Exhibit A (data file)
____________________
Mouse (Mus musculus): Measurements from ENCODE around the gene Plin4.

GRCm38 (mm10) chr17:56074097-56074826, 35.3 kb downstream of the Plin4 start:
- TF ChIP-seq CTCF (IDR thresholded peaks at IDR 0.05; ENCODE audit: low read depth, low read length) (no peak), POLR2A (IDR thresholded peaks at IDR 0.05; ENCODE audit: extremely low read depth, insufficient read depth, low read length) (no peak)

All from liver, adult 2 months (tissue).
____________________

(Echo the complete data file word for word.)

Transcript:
Mouse (Mus musculus): Measurements from ENCODE around the gene Plin4.

GRCm38 (mm10) chr17:56074097-56074826, 35.3 kb downstream of the Plin4 start:
- TF ChIP-seq CTCF (IDR thresholded peaks at IDR 0.05; ENCODE audit: low read depth, low read length) (no peak), POLR2A (IDR thresholded peaks at IDR 0.05; ENCODE audit: extremely low read depth, insufficient read depth, low read length) (no peak)

All from liver, adult 2 months (tissue).